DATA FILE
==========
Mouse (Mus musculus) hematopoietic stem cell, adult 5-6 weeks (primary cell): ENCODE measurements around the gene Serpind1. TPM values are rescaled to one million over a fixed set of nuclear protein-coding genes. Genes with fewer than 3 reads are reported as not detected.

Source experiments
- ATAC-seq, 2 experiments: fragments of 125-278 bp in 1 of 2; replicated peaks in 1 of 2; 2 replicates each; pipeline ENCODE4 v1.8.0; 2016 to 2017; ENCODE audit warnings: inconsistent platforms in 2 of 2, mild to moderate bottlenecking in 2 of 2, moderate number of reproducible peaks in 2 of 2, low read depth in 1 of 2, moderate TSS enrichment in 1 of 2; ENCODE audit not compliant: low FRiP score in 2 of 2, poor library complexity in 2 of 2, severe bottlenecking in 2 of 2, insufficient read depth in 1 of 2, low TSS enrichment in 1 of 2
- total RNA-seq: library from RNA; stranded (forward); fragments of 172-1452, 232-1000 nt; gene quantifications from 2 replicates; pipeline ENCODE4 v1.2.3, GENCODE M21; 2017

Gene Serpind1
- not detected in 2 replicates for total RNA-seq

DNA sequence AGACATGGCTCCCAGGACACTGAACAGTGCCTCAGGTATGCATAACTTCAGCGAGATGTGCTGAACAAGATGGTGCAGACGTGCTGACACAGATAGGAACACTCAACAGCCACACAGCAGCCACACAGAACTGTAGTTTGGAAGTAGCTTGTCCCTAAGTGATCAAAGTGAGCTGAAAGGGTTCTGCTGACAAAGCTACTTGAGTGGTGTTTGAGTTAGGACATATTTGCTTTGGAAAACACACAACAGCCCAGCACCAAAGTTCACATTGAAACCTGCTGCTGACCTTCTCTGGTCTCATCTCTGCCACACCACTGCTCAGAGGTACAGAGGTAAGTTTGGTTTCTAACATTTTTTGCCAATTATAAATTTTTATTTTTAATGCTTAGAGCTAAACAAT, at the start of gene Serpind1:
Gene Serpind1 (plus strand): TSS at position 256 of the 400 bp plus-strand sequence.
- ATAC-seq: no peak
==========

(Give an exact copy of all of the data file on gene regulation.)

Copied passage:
Mouse (Mus musculus) hematopoietic stem cell, adult 5-6 weeks (primary cell): ENCODE measurements around the gene Serpind1. TPM values are rescaled to one million over a fixed set of nuclear protein-coding genes. Genes with fewer than 3 reads are reported as not detected.

Source experiments
- ATAC-seq, 2 experiments: fragments of 125-278 bp in 1 of 2; replicated peaks in 1 of 2; 2 replicates each; pipeline ENCODE4 v1.8.0; 2016 to 2017; ENCODE audit warnings: inconsistent platforms in 2 of 2, mild to moderate bottlenecking in 2 of 2, moderate number of reproducible peaks in 2 of 2, low read depth in 1 of 2, moderate TSS enrichment in 1 of 2; ENCODE audit not compliant: low FRiP score in 2 of 2, poor library complexity in 2 of 2, severe bottlenecking in 2 of 2, insufficient read depth in 1 of 2, low TSS enrichment in 1 of 2
- total RNA-seq: library from RNA; stranded (forward); fragments of 172-1452, 232-1000 nt; gene quantifications from 2 replicates; pipeline ENCODE4 v1.2.3, GENCODE M21; 2017

Gene Serpind1
- not detected in 2 replicates for total RNA-seq

DNA sequence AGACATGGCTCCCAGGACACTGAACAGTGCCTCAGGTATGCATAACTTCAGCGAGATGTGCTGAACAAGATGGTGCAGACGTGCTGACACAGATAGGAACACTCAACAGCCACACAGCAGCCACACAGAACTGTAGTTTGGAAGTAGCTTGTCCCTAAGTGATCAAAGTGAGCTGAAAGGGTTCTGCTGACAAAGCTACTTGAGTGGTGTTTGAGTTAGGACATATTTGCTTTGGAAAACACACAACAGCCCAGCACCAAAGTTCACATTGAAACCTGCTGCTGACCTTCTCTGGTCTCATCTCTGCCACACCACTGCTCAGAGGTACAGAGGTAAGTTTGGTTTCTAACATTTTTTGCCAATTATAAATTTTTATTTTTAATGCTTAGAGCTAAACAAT, at the start of gene Serpind1:
Gene Serpind1 (plus strand): TSS at position 256 of the 400 bp plus-strand sequence.
- ATAC-seq: no peak